My Critiquing Opinionatedness: The Giver (Book)


Jonas lives in the futuristic world of Sameness, where color is too individualistic to be real, weather is controlled to perfection, comprehension of emotions require specification into more simplistic verbs, and people’s lives are predetermined and designated by a special committee. Reality, as we know it now, is but a distant memory.

During the auspicious Ceremony of Twelve, when children are assigned what they are to become for the remainder of their lives, Jonas gets selected to become successor to the Receiver of Memory (who then becomes the Giver), the one person in the Community who holds life’s secret memories. Under his training and tutelage, Jonas learns that life should hold more to it than what has been the norm over the years. With now-open eyes, he sees the “wrongness” of their picture-perfect world, and with this realization in mind and in heart, Jonas embarks on a journey of rediscovering the life that should have been, the life that is actually worth living.


The Giver definitely proves to be one of the greatest coming-of-age stories of its time. It gives new meaning to the word “soul”, and it will satisfy you at a different, mature level. I actually believe that it is rather human of Lowry to have recreated such an unfolding of a life, ironically towards our present (which is their past), through the innocence of a small child, who is then forced into maturity so early in life in order to save that which he holds so dear, and pursue what his heart dictates as right.

For her writing, Lowry sometimes overanalyzes the situations presented in the story, which could leave her readers somewhat bored, and forget about the actual gist of the scene. However, the idea of this brand new world (which I still find utterly ingenious), is so enticing and piquing, that one would still continue to read on to continue exploring how this particular world, and all its wonders, is actually like.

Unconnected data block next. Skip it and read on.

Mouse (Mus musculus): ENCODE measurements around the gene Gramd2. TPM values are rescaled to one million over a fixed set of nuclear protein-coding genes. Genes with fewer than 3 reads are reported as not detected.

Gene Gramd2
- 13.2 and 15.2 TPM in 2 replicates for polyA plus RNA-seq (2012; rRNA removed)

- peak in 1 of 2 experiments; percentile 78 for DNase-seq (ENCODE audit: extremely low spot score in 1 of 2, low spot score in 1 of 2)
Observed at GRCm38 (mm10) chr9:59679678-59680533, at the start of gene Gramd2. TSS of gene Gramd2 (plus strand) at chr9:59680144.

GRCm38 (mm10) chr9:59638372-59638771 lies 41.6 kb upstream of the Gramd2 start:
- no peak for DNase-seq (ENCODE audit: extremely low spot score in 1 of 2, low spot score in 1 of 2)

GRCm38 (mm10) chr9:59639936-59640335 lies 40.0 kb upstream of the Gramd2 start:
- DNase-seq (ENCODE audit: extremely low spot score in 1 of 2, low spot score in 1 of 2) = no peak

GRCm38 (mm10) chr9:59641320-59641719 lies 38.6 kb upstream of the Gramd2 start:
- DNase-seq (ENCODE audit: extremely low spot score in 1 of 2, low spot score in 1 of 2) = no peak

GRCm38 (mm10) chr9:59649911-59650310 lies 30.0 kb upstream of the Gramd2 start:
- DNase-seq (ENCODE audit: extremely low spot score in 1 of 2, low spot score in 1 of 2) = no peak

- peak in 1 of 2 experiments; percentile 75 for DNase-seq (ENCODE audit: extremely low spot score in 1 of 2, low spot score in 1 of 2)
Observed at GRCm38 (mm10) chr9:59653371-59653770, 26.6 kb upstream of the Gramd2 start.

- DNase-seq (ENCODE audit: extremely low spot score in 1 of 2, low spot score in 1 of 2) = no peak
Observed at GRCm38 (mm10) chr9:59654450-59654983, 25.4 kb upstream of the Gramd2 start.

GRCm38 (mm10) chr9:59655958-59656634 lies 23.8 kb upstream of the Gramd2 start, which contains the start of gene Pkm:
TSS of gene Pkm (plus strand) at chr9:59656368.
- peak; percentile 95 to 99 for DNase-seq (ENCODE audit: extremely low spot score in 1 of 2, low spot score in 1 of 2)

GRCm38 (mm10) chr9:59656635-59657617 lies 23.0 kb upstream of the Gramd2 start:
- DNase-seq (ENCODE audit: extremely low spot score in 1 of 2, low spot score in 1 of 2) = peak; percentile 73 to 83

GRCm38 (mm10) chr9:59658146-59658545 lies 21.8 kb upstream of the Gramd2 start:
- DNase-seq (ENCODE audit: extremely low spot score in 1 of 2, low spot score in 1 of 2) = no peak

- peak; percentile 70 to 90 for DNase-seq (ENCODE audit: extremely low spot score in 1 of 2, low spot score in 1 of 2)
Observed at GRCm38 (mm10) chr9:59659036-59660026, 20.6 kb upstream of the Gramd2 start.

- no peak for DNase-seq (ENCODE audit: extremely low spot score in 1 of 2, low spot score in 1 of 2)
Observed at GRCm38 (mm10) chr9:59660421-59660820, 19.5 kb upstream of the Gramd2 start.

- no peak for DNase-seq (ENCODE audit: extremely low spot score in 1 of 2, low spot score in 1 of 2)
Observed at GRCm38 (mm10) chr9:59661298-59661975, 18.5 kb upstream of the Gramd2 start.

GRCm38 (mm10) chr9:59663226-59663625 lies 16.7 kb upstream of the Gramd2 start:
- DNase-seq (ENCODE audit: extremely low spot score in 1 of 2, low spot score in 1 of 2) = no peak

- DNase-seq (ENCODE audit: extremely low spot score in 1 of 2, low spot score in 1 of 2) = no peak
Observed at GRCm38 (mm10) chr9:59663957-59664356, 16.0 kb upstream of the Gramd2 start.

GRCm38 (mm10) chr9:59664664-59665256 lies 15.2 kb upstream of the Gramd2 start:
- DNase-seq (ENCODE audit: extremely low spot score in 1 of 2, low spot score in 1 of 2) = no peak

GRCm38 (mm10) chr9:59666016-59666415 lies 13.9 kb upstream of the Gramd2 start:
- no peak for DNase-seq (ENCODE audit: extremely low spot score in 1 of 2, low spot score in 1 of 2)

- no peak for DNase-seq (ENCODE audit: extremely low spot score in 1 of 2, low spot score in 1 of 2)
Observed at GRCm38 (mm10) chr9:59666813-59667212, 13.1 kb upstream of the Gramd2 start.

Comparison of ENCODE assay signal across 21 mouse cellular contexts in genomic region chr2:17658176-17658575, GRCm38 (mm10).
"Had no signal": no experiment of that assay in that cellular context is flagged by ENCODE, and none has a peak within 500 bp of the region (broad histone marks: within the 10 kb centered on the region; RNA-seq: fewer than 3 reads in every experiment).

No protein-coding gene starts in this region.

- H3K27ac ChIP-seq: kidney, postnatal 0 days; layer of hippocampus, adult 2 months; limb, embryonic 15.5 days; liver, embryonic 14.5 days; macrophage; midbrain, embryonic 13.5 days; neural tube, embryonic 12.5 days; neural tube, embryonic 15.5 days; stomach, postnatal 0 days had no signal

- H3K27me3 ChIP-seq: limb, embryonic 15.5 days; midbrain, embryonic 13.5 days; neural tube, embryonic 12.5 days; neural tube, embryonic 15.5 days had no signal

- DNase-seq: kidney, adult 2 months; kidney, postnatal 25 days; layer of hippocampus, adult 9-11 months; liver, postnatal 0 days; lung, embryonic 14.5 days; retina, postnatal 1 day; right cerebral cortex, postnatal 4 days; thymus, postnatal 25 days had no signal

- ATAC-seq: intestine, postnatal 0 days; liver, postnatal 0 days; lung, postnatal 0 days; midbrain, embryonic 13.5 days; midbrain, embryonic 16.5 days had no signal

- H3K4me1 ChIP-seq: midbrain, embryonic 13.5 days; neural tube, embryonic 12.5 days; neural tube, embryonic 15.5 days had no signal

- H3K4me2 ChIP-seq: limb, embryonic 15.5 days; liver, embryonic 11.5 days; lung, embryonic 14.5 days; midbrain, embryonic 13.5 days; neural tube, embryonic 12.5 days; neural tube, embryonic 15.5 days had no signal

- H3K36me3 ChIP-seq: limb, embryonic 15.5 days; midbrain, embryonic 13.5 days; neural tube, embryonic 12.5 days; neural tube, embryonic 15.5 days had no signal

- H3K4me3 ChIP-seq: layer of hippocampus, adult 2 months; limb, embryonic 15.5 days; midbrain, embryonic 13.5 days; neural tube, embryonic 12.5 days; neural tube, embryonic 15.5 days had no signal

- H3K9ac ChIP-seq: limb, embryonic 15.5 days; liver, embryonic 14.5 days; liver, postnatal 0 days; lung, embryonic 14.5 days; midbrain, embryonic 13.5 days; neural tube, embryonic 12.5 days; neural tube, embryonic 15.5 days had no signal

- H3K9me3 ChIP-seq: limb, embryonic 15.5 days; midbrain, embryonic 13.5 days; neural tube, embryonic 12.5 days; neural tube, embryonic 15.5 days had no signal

The book also leaves more questions unanswered than conclusions. Readers can only make up their own theories about what happened after the book, leading me to the notion that the ending was rushed, unless it was the author’s intention to essentially and purposefully leave her readers hanging like that or what have you. For whatever reasons they may be, though, I find this to be an unsuccessful conclusion to a great build-up of eventful accounts. I can’t help but feel, much to my dismay, that the gradual swell of emotions this book brings forth along with its chapters fell quite flat, and the breathlessness it causes subsided rather quickly and insipidly.

Regardless of its finale, however, I still hold the rest of the book in high regard, and recommend it to young adults, as well as for mature adults, who may be feeling lost in life. The values and lessons this book instill will provide a better perspective on anyone’s present life. I sense, however, that some parts this book illustrates to the imagination may be a tad bit morbid for very young children, and might possibly leave them dazed and depressed. Let them live a little first, I say.


~ by iamnotfrodo on October 17, 2005.

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